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Data blocking is a real issue. Even the vice president of the United States has a data blocking story and there are many more patient stories that illustrate how interoperability is lacking in healthcare and that data blocking occurs.
The patient side is well known, but now three health IT experts share their firsthand experiences with data blocking at the Health IT Summit in Boston. Their experiences range from EHR vendors stating outright that they will not share data so they can become an informatics company down the road to health information exchanges siloing data to the health data that exist on nearly everyone's mobile device but is very difficult to extract.
Here are their stories.
President and CEO of Rhode Island Quality Institute
I thought payment models were going to drive the focus to the North Star, to the patient, and when I realized that people were willing to withhold data at the risk of putting their patients' lives on the line … I thought, I wonder how long it's going to be before a patient finds out their data was withheld deliberately … or withheld by virtue of a vendor doing something like that, and then their life or their loved one's life was put at risk. So yeah, I think there's some deliberate stuff going on.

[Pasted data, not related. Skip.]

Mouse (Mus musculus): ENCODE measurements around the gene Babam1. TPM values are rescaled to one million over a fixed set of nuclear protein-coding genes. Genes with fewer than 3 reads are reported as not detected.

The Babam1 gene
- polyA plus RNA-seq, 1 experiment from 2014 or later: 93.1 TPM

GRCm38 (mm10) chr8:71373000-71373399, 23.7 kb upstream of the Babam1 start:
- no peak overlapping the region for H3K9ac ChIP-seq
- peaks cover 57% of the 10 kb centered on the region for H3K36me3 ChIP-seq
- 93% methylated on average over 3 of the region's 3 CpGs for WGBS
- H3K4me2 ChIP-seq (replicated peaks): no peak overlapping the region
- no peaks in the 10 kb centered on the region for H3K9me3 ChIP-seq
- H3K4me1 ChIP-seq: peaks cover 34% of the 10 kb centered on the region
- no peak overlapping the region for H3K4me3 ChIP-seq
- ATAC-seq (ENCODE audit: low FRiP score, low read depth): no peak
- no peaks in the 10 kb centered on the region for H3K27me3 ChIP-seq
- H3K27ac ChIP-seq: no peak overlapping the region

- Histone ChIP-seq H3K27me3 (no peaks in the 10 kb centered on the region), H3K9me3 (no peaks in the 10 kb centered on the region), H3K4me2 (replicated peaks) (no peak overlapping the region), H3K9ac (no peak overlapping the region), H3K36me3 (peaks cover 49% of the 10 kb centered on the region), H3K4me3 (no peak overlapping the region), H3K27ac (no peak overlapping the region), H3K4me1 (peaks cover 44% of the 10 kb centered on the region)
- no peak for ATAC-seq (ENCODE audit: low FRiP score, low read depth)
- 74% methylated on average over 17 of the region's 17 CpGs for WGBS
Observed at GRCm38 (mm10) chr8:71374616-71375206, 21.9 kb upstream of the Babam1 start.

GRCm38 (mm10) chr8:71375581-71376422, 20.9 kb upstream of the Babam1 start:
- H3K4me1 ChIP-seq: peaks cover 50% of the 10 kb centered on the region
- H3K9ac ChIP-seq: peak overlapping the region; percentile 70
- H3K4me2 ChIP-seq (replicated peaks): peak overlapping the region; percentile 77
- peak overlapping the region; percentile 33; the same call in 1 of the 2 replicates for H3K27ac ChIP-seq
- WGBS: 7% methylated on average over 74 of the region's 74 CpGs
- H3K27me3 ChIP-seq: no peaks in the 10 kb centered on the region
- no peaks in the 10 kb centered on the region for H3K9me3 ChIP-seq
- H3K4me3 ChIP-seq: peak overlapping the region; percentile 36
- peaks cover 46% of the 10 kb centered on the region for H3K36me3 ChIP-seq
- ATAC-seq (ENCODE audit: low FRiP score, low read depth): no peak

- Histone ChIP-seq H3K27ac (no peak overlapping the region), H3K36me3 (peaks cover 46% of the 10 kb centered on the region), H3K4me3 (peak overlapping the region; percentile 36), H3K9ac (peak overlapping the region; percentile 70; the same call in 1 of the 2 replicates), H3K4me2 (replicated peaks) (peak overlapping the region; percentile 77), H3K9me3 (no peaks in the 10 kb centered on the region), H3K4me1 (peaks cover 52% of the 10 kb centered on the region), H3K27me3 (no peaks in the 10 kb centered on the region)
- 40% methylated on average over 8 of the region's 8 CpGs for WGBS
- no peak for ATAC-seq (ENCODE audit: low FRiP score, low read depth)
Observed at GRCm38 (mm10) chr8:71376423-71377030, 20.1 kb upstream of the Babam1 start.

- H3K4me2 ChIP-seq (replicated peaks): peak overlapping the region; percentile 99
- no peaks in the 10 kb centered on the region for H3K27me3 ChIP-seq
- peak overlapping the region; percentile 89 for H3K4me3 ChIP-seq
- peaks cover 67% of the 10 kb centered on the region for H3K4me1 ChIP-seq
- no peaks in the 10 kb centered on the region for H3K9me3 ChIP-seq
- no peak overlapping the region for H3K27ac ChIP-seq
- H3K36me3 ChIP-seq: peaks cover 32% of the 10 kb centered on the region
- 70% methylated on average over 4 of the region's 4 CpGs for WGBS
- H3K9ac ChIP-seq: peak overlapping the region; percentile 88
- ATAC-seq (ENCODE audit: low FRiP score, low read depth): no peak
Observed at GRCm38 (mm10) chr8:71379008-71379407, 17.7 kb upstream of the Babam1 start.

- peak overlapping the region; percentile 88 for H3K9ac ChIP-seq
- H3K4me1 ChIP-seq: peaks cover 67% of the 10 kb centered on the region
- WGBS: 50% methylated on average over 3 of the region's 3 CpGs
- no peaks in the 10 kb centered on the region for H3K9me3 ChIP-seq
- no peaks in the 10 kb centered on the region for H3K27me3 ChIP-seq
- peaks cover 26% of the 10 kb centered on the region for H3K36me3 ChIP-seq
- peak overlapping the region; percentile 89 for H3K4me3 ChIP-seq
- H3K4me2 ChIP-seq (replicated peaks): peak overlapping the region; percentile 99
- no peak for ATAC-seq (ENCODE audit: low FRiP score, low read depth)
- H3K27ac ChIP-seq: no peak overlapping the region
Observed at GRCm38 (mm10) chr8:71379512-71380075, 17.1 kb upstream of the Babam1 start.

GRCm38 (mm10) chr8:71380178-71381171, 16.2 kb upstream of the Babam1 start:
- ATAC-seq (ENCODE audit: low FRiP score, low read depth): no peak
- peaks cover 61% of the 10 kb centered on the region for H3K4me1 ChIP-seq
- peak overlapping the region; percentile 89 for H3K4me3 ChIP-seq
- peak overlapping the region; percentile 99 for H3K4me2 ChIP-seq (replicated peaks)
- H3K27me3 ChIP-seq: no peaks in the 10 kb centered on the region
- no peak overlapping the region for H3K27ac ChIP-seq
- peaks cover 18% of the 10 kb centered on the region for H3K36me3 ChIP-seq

Executive director of Continua Health Alliance and vice president of Personal Health Connected Health Alliance
Among IT types and my friends, we used to call this the roach motel data model for every single system that came to us, right? Data checks in and it never checks out again, because every company believes that 10 years from now they're going to be the world's greatest analytics company and they're going to have some proprietary diagnostics system that's going to revolutionize the world. And even in the consumer world … you see it. … So, it's happening at all levels.
Executive director of Behavioral Health Information Network of Arizona
I think health information exchanges are very guilty of this, too. … Some of that goes back to education. They're not really going out to the providers and saying, 'Here's how you use this tool.' But in some cases they're not very motivated to do that, either. They're getting paid however they're getting paid, through subscriptions or whatever, and they're happy and they've got a big giant database that they can do some analytics and some other things on, but if their real goal is true health information exchange, that's not always happening with health information exchanges and I think that's really unfortunate.
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